Impasse blocking $163 million in American Rescue Plan funds in St. Louis ends

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St. Louis City Hall

ST. LOUIS- A weeks-long impasse that had stood in the way of final passage of a $163 million St. Louis Board of Aldermen bill in federal American Rescue Plan Act funding appears to have been resolved, paving the way for thousands of city residents to receive $500 in direct payments.

Aldermen gave first approval to the bill July 13, but Mayor Tishaura Jones and Comptroller Darlene Green didn’t support it at the Board of Estimate and Apportionment due to concerns that more than $30 million identified for economic development in North St. Louis would run afoul of U.S. Treasury department guidelines, setting the city up to potentially need to repay the federal government out of its general fund.

Lewis Reed, President of the Board of Aldermen disagreed, and hired an attorney to offer up a legal opinion that the economic development proposal was legal.

Friday, during an E&A meeting, Jones and Greene voted to back the bill, without changes.

“Though I hope that the President might take a responsible route and amend his bill in order to ensure that we don’t lose federal funds, the truth is St. Louis residents cannot wait,” Jones said, adding that her move to support the bill was “in the best interests of the city.”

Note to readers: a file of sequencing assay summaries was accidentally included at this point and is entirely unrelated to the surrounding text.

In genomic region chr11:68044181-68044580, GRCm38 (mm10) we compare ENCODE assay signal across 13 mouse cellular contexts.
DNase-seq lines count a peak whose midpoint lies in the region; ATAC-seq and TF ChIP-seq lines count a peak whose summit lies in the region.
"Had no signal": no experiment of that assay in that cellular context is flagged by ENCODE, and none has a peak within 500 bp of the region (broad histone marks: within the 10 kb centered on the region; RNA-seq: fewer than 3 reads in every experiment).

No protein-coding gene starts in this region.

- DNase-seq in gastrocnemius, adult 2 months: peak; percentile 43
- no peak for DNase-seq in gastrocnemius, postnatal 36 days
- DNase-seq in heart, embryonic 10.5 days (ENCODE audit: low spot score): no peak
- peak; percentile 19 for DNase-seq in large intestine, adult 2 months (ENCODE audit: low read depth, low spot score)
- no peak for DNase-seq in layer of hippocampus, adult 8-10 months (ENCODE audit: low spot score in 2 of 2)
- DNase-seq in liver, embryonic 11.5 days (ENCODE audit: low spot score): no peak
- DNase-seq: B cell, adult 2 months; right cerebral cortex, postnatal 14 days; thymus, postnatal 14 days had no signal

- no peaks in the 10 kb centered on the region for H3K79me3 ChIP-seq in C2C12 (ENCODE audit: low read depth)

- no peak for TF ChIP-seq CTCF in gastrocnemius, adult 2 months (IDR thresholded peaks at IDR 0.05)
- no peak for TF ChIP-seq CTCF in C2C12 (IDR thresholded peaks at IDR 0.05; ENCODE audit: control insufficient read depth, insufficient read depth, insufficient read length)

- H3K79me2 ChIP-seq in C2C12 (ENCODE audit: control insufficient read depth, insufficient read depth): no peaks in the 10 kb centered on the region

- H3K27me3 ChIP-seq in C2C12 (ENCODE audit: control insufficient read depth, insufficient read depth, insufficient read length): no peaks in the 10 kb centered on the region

A federal lobbyist for the city warned members Friday that St. Louis risks having to pay the money back, as well as being the target of a federal audit if the bill remains intact. He added that with Congress expected to pass a massive infrastructure package, there would be other ways to fund other projects.

Reed says other cities, including Detroit, have taken a similar approach in identifying corridors for economic development under the same federal guidelines and said that the current board bill only authorizes the spending, leaving it to city departments and consultants to do the work of making sure funds are spent according to federal rules.

“I know what happens after we pass this, and I have all the confidence in the world in the mayor’s office and her administration to assure that when they enter into agreements with the consultants that those consultants will assure just like in the previous administration that the process for approval, the process for review, and that all the checks and balances and reporting is in place,” Reed said. “An appropriations bill does not do that.”

It is unclear when the bill will go back before the Board of Aldermen for final approval

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